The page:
The first three years of my life were joyful ones. I had loving parents who took me all over to show me off to my grandparents, various aunts and uncles and other relatives who took turns deciding if I had “Dad’s eyes” or “Mom’s nose” and generally spoiled me the way any kid wants. Then one day, a little brother appeared, and my life was never the same again.

Instead of being the center of my parents’ universe, now I had to share a room and travel around and listen to these same relatives making a fuss over this new little kid. It took some getting used to. Over the years, I learned to accept the little kid around and, occasionally, even enjoyed having a little brother, but don’t let him know that, so he doesn’t get a big head.

Bringing home a new dog or cat to a household that already has one can be just as upsetting to your existing pets if you don’t do your homework first. Many people, for example, think they can just bring a new dog home and let the dogs work things out themselves. For the lucky ones, this works out OK, but more often than not, people find themselves in the middle of a dog fight and wonder what went wrong. 

Animals that live in packs, like dogs, establish a social structure within the group called a dominance hierarchy. This dominance hierarchy serves to maintain order, reduce conflict and promote cooperation among pack members. Dogs also establish territories, which they may defend against intruders or rivals. This social and territorial nature affects their behavior when a new dog is introduced to their household.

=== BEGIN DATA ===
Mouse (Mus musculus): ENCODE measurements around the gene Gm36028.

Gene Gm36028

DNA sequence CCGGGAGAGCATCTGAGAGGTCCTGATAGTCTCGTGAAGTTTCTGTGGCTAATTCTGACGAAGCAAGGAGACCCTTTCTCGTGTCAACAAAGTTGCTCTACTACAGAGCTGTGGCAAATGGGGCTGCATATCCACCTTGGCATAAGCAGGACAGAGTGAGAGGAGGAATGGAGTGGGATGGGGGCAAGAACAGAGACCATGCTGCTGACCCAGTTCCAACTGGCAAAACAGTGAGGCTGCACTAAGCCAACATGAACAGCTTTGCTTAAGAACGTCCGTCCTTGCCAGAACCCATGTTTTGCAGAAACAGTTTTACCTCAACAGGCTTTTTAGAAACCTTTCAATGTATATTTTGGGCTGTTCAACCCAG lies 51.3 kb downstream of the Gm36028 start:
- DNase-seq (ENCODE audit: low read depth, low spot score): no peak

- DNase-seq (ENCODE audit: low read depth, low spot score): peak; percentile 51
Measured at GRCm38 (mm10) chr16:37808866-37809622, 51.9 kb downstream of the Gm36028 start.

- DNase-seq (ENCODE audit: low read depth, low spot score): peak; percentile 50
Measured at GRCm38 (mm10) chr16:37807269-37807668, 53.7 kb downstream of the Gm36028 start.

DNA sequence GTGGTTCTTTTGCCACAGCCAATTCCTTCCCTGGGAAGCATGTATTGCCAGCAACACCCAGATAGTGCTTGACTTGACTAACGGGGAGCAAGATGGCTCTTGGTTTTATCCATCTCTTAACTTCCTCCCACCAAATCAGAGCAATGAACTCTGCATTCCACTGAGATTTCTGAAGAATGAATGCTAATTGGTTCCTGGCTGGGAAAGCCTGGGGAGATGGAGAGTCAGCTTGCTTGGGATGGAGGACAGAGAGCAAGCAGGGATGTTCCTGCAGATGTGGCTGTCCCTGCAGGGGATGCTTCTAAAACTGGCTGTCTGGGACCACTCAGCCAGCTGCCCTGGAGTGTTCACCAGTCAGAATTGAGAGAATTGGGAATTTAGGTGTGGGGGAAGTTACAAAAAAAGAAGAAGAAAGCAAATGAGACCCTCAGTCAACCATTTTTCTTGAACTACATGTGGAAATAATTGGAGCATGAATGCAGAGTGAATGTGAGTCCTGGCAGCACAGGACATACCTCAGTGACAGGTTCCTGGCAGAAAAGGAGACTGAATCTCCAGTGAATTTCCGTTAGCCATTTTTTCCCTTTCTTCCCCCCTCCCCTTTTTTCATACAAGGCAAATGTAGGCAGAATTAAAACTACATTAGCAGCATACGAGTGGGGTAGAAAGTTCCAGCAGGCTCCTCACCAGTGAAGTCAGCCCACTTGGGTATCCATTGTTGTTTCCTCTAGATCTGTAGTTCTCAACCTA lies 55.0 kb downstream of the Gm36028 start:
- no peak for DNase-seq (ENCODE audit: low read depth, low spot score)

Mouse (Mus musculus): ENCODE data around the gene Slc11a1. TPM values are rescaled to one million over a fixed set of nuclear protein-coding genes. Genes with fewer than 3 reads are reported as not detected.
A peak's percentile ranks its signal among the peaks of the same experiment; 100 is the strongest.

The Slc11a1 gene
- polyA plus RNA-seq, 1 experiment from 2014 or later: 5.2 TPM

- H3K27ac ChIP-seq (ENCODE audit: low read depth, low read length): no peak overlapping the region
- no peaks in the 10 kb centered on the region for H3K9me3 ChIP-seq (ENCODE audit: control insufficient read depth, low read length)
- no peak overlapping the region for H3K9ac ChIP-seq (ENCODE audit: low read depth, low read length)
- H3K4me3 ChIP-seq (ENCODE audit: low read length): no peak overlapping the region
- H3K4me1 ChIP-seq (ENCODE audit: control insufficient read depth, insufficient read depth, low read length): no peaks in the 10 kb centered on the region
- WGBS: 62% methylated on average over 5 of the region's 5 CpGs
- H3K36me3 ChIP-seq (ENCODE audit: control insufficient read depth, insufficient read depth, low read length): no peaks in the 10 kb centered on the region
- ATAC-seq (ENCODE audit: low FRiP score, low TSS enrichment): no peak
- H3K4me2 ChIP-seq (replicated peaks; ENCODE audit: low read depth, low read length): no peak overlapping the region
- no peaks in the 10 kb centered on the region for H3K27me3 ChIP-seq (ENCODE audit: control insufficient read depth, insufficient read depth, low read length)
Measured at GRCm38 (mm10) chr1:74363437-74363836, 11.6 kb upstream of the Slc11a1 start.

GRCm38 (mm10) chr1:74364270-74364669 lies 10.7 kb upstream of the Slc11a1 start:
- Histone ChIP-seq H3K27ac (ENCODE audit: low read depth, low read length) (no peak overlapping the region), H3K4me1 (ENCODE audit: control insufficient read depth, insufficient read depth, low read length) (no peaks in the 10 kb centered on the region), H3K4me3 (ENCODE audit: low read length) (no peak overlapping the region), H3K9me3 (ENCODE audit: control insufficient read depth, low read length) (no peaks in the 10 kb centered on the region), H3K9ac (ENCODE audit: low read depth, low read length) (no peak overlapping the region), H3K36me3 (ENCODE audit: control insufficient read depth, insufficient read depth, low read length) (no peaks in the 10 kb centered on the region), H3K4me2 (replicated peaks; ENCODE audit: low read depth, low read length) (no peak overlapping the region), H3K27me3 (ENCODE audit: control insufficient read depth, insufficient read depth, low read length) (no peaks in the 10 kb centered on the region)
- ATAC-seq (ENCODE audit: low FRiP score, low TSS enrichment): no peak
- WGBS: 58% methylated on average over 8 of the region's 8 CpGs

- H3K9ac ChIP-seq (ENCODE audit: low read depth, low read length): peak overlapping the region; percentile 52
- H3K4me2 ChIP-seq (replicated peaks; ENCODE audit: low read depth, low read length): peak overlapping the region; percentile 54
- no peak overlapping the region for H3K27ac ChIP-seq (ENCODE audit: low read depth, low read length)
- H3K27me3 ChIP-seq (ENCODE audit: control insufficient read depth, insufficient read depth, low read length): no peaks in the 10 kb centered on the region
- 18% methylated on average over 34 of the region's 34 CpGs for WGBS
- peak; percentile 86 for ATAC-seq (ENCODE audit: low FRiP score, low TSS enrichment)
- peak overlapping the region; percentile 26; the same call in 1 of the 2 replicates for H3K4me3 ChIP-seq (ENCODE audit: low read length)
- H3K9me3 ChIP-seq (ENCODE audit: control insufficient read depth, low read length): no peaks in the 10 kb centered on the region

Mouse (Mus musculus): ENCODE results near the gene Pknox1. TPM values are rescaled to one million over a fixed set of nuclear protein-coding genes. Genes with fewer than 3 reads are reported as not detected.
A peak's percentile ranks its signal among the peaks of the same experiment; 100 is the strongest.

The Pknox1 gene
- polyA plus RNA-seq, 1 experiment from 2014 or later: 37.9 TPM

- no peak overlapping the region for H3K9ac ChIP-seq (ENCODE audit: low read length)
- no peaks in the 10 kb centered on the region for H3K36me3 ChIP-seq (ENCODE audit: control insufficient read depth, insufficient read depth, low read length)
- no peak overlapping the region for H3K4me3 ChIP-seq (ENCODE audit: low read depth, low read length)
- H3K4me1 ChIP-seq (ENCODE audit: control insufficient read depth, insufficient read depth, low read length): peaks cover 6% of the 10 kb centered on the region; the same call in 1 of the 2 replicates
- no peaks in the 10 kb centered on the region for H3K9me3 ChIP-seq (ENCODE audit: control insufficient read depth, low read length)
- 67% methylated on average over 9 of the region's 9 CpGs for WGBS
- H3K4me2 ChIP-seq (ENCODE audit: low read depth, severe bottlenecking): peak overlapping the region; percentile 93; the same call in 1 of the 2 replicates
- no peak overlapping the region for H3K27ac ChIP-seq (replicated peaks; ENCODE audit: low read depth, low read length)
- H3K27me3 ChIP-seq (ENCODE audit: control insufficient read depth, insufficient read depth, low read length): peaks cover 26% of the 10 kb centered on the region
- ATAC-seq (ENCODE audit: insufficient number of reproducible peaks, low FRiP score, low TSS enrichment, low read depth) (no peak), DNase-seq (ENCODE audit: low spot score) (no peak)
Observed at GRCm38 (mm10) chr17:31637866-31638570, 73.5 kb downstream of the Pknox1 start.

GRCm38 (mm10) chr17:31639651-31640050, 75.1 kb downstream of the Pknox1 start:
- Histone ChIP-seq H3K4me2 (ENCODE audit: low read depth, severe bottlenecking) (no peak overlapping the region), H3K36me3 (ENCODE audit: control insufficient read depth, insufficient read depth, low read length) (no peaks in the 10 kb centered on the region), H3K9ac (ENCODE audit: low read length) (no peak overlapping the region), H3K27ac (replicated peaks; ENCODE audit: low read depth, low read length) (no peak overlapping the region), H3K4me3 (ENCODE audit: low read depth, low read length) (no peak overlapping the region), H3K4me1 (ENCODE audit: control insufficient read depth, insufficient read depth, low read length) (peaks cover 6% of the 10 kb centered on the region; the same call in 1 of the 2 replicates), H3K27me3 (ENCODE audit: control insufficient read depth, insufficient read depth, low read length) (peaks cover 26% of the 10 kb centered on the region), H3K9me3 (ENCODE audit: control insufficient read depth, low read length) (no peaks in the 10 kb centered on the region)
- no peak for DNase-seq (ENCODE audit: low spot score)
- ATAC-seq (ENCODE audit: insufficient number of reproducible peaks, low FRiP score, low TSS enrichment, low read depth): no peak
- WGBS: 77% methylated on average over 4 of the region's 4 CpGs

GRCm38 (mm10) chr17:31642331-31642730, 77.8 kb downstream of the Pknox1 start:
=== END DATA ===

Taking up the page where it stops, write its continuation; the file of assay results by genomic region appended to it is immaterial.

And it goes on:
One way to overcome problems is to introduce the dogs on “neutral territory.” We encourage someone looking to adopt from the SPCA to go home, bring back their other dog(s) and let them all meet in the fenced area once they find the new dog they want to adopt. The dogs will be supervised by the SPCA staff to help make sure the adoption is a good fit for everyone.

Using positive reinforcement is important, too. If you expect good things to happen and stay calm while the dogs sniff each other and get acquainted, the odds are better it will work. Sometimes, the owner is so nervous that they get their dog nervous, and no new dog will be accepted because the dog is so stressed out that the meeting probably won’t go well.

If you are looking to add a cat to your family, introductions should be done at a quiet time when the household is calm and will remain calm for a few weeks. Avoid busy times such as parties or visits from relatives or friends. Ideally, give the new cat his own room to begin with. He needs to settle in to this “safe room” before meeting other pets. The room must be made escape-proof and quiet.

If possible, use a screen door on the newcomer’s room so that the cats can see and sniff each other but not touch. The cats can be allowed to meet through the screen or mesh after about a week. If not, the first meeting should be carefully supervised with the cats being distracted with food treats so they associate the meeting with rewards. 

Whether you add a dog or a cat to your family, it is important to have patience and give everyone enough love and attention while they find their place in your family’s hierarchy. Remember, the new dog or cat doesn’t know everything about your home and lifestyle yet, and it takes a little time to get adjusted. You should plan on sleeping a few hours less than normal the first few days while you sort it all out.

It even worked for me. Eventually, my little brother got his own bedroom, and he learned to stay away from my toys and my favorite boxes of cereal. At the SPCA, we can’t help you find a little brother; but if you want to add a great dog or cat to your family, call 648-6863 or visit 199 Willow Run Road in Aiken.